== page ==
The unforgettable massacres

About Eritrea - History & Culture

Eritreans are remembering the 1975 massacre in Asmara and its environs under the theme “remembrance for clear vision” as of 19th February. The objective is to raise awareness of the youth about Eritrea’s history.

History helps us understand where we came from and be able to deal with today’s challenges. Various programs are underway including seminars, art exhibition, films and testimony of the survivors of the massacres. In the art exhibition, pictures that depict the atrocity committed in different corners of Asmara such as Zban snqey, Bar Amanuel, Bar Tblets, Mai Temenai and surrounding villages like Wekiduba and Adi bakuakoy are displayed for the public to see.

Successive governments of Ethiopia adopted different strategies to destroy Eritrea. Despite their immense material and human destruction, nothing of substance was achieved.

The history of Eritrea has been shaped by the continuous struggle for dignity and independence. Eritreans have made enormous sacrifice for their independence, unity, dignity and sovereignty. The tradition of resistance and resilience of the people of Eritrea was demonstrated during the twenty years of political struggle for independence (1941-1961), the thirty years of armed struggle for independence (1961-1991) and the twenty years of resistance and defense for independence and sovereignty (1998-2018). In the course of the struggle, Eritreans have paid enormous human and material sacrifice and received deep pain that has survived up to now.

Eritrea acquired its uniqueness in the incessant struggle that has been conducted against domination. Successive Ethiopian governments have tried anything possible to kill the physicality and spirituality of Eritrea. Many innocent people were massacred and deported but the dream and fighting spirit of Eritreans remained alive. The killing, torture and deportation aimed to kill the confidence and hope of Eritreans. The uniqueness of the Eritrean people and its leadership lay in the long and successful challenge to Ethiopia’s hegemonic domination and its supporters.

Every place and every minute have hosted incredible forms of atrocities committed by Ethiopian army over Eritreans. An Africa Watch Report shows that between February and April 1967 the Ethiopian army burned 62 villages. The soldiers were assisted by artillery and aerial bombardment using incendiaries (1991, 43). Dawit Woldegiorgis, who served in Eritrea as a colonial army officer and governor, recounted the devastation of villages suspected of harboring the freedom fighters. In his book “Red tears: War, Famine and Revolution in Ethiopia”, he witnessed the brutality of the Ethiopian army against the people and their indiscriminate attack on civilians. Concurrent with the killing, the soldiers demanded food, destroyed crops, killed animals, drove people from their land and committed many other untold stories of crime. The Ethiopian army was a bunch of bandits in uniform. According to the author: “I remember soldiers slaughtering cattle, eating what they wanted, and then leaving the rest to rot. Sometimes soldiers would kill cattle just to get the livers” (1989, p. 82).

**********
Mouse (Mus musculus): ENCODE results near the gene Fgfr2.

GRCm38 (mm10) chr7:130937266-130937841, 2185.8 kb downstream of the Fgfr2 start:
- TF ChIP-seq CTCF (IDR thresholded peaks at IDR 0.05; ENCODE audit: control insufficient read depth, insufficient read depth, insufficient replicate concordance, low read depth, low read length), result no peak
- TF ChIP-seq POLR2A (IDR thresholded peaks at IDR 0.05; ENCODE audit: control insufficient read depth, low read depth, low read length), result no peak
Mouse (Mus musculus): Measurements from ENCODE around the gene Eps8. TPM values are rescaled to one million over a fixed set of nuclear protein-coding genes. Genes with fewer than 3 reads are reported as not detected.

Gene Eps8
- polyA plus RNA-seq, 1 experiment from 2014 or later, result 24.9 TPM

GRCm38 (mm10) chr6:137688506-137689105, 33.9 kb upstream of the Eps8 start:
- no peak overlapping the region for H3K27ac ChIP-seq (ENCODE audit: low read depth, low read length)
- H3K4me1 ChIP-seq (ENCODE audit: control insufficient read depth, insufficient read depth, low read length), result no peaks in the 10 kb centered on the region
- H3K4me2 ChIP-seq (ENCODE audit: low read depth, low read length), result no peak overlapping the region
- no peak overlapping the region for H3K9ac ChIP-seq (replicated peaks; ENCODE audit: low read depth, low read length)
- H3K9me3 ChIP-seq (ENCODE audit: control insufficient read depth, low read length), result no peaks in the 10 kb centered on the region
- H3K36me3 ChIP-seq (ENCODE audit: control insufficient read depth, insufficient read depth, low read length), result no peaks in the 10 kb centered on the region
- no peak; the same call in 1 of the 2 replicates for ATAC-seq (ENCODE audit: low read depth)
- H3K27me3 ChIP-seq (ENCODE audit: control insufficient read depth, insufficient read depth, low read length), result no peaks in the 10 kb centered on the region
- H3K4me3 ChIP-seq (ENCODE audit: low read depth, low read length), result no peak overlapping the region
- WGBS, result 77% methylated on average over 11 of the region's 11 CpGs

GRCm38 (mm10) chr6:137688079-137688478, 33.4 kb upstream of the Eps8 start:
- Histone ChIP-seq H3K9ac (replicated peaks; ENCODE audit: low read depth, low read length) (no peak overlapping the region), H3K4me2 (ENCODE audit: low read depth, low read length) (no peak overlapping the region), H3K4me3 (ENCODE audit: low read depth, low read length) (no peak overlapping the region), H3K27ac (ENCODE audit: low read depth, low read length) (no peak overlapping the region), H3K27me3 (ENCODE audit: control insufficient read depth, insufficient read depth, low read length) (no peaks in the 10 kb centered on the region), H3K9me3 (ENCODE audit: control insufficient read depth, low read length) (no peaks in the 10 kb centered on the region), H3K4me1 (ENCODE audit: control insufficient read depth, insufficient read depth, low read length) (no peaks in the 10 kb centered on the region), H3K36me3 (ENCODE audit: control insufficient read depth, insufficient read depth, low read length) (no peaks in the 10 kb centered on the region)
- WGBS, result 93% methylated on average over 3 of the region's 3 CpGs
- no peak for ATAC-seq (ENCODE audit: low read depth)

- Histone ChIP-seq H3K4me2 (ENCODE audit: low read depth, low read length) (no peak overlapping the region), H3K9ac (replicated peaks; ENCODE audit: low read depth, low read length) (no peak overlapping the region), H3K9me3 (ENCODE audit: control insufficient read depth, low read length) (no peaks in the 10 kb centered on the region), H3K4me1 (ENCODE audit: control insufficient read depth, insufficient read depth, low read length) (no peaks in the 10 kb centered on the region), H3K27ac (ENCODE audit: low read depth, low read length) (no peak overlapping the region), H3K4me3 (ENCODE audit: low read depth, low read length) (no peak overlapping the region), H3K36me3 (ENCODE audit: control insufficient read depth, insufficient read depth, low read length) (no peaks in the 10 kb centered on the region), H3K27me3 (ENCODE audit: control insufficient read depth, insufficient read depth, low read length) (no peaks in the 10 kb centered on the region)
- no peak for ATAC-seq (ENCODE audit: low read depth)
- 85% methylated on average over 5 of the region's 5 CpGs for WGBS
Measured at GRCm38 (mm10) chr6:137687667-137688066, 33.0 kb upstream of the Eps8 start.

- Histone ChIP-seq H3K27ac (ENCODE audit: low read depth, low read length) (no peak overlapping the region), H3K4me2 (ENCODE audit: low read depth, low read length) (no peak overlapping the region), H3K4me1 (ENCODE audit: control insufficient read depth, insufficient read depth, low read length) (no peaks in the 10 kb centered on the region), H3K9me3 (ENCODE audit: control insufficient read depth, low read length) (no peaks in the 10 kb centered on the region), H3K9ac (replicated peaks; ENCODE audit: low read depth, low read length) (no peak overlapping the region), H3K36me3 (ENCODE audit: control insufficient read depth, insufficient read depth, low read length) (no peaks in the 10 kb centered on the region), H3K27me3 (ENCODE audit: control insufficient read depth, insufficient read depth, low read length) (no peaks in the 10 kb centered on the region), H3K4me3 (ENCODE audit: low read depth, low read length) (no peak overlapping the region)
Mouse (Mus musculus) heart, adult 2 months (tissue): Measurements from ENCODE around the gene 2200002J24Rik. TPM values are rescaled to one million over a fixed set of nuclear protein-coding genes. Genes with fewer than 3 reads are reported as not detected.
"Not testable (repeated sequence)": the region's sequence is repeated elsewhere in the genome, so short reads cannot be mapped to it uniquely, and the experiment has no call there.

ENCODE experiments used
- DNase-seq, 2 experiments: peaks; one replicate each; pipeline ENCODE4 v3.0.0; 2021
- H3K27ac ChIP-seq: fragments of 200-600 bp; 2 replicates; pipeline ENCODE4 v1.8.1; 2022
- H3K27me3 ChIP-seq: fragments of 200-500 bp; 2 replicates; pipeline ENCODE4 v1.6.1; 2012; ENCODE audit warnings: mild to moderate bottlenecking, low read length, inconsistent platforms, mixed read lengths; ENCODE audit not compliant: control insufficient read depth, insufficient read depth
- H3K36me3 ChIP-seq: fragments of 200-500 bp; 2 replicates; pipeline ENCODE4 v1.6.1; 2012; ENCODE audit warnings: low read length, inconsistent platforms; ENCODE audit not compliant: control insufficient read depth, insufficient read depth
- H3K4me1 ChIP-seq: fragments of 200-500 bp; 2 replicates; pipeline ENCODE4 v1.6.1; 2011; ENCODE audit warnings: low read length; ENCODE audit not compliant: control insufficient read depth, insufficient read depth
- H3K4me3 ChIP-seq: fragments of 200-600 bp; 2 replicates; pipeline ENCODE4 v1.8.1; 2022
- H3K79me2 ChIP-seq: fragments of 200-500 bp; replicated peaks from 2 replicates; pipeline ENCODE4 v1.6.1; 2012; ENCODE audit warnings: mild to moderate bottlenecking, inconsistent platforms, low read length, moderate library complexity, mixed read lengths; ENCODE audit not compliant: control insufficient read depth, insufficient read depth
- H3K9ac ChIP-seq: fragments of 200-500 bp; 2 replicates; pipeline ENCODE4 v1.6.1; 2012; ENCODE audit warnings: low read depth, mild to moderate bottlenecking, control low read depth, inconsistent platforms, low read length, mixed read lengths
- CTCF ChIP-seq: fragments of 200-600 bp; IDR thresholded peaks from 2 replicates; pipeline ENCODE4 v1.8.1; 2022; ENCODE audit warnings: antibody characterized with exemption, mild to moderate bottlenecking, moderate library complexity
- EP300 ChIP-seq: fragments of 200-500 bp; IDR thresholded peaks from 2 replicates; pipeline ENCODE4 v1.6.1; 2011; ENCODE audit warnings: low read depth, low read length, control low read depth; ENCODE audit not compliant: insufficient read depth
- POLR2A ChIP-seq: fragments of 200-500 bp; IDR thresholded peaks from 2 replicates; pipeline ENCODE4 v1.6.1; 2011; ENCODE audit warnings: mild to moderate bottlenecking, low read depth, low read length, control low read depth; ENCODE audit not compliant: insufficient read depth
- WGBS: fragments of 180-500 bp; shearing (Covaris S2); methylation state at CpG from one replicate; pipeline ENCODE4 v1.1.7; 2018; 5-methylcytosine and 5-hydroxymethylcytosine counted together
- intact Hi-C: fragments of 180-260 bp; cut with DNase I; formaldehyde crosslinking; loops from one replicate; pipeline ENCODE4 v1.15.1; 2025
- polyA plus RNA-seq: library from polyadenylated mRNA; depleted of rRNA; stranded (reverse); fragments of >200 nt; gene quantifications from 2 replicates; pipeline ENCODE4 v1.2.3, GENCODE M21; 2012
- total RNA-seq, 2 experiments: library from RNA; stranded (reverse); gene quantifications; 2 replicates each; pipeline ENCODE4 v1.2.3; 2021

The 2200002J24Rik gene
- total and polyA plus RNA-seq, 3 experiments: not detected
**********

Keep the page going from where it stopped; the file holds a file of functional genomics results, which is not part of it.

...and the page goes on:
For the Ethiopian army there was no sense of distinction between the military and civilian targets. Haggai Erlich, in his book ‘The struggle over Eritrea 1962_1978’ quoted an Israeli advisor to the Eritrea-based Second Division of the Ethiopian armed forces as saying “The 2nd Division is very efficient in killing innocent people” (1983, p. 58). Hundreds of villages were burned and thousands of innocent people killed mercilessly by the Ethiopian army.

When the Derg came to power, the massacre intensified. In 1975, the greatest operation of the Ethiopian army was to kill innocent people, including women and children, in and around Asmara. The disturbing violence conducted in Asmara was manifested by drastic depopulation. Wire strangulation, arbitrary arrest, shooting in the streets, bombing the houses and other means of terror were common. The youth were the main target of killing. Many families were made extinct that way. The objective was to terrorize the people and force them to accept the colonial rule.